In 3D printing, the currently used microcrystalline cellulose (MCC) and cellulose nanocrystals (CNC) have much lower molecular weights and lower degrees of polymerization than raw cotton-based cellulose, which is why they are much easier to dissolve. This technology provides a potentially novel method to produce raw cotton cellulose based conductive materials with the use of (1) a specific freeze-drying pretreatment methodology to increase viscosity and allow homogeneity to meet 3D printing cellulose standards and (2) a 3D printing layer-by-layer technique to incorporate conductive properties.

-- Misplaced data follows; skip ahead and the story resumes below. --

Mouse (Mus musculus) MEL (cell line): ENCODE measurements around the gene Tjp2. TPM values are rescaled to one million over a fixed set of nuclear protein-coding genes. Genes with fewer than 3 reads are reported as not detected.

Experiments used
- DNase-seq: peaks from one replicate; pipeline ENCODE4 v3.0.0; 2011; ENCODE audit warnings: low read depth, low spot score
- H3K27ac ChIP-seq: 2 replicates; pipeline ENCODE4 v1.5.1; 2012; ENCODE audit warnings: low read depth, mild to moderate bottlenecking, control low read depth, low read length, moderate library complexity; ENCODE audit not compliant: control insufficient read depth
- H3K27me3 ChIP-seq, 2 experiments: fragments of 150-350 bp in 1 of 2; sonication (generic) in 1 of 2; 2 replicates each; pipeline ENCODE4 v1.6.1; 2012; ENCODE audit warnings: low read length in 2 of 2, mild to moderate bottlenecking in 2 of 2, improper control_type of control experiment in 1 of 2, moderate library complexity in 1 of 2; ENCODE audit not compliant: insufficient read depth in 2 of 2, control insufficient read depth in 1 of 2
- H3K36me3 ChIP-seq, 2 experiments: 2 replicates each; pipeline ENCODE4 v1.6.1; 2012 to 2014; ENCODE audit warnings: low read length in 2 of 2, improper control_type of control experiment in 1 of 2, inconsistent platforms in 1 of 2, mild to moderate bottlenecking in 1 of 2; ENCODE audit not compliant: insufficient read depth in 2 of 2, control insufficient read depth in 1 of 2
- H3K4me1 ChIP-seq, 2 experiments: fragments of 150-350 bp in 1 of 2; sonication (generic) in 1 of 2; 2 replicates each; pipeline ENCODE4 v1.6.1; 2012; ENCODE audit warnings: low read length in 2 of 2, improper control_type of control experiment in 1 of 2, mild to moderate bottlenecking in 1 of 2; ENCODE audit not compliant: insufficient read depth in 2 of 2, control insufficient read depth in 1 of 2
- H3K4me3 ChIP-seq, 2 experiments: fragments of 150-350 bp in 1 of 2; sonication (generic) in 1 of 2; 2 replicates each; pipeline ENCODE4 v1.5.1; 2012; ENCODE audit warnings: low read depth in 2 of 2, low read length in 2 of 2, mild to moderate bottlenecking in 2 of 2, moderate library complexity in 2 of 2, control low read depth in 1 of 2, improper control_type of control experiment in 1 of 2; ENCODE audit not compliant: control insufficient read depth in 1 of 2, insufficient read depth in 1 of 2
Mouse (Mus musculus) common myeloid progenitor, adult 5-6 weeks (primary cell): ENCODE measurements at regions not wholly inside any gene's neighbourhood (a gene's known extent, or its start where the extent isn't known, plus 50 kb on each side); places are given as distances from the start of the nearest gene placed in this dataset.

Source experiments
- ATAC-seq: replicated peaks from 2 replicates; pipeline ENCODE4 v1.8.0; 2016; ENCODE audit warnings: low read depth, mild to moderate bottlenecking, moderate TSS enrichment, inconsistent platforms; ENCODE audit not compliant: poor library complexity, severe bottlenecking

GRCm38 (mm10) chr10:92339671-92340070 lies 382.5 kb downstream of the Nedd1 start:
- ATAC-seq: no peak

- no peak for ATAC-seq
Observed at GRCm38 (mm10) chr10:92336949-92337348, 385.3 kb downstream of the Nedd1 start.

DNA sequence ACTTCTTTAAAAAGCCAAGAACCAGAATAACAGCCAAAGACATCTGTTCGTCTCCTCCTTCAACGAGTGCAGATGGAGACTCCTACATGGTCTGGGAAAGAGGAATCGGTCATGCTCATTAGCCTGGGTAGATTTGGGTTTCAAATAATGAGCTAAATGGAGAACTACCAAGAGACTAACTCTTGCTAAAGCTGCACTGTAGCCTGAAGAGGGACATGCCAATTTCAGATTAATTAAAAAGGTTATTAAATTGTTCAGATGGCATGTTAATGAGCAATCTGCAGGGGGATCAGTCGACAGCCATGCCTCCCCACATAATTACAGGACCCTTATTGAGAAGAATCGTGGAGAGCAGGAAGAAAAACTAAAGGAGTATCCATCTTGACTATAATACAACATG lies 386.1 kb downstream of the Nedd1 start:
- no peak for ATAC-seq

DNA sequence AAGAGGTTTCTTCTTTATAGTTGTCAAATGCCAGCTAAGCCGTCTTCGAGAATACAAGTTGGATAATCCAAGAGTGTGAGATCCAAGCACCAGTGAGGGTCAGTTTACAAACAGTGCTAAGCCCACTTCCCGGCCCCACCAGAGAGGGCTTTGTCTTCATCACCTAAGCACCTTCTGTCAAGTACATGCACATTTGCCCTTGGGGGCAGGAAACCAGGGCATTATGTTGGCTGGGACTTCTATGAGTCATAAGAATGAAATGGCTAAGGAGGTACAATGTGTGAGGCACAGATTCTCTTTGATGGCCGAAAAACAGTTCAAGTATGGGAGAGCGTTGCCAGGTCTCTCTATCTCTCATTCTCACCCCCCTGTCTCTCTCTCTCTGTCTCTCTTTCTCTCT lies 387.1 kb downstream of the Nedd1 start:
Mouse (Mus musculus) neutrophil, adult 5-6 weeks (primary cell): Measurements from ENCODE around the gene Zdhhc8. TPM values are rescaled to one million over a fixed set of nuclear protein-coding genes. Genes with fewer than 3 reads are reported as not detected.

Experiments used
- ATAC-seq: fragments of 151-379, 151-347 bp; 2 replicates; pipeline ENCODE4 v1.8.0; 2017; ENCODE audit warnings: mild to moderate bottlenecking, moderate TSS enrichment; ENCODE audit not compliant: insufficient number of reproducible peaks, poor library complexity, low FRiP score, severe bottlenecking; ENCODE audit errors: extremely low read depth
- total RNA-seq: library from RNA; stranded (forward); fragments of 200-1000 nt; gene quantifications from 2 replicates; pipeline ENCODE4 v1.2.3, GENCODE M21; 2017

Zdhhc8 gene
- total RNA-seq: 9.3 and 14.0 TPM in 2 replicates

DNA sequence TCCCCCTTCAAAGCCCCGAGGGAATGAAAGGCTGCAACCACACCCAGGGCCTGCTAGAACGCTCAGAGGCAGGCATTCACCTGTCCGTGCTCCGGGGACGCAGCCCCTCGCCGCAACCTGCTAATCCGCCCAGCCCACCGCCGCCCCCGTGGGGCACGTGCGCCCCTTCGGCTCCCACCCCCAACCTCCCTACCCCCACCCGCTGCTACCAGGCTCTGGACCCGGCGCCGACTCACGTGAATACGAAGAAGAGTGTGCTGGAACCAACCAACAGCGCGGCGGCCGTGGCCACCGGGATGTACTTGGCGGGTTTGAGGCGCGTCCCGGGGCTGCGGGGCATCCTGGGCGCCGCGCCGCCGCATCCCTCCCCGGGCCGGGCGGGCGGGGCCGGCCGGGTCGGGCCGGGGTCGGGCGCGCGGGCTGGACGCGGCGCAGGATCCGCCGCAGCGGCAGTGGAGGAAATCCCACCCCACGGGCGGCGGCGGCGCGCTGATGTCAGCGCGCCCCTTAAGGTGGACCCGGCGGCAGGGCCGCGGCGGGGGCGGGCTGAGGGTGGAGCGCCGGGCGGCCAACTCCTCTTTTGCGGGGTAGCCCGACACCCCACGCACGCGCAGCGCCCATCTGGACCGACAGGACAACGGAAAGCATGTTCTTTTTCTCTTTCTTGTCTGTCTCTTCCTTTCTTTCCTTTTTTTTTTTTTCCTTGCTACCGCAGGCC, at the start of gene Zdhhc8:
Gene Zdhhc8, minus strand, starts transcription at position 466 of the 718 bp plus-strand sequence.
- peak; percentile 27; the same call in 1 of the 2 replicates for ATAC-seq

Reference Number: D-1166
3D printing, electrical engineering, consumer products
Further, this method has the potential for use in photovoltaic applications such as solar cells, conductive material for biological signal delivery, and as electrical paper and conductive fabric.
Features, Benefits, and Advantages:
Potentially increasing the current market for raw cotton because of the use of cotton derived cellulose.
Increases in 3D printing efficacy
Decrease in cost and material
A U.S. Provisional Patent application will be filed in the near future.
This technology has completed testing and there are no current sources of funding for the research. The next objectives are to replicate real market place products.
Noureddine Abidi, Ph.D., Associate Professor, Plant & Soil Sciences, Texas Tech University, Lubbock, Texas.
Yang Hu, Ph.D., Post Doctoral Research Associate, Fiber & Biopolymer Research Institute, Texas Tech University, Lubbock, Texas.
Keywords: cotton cellulose, electrical cellulose, cellulose 3D printing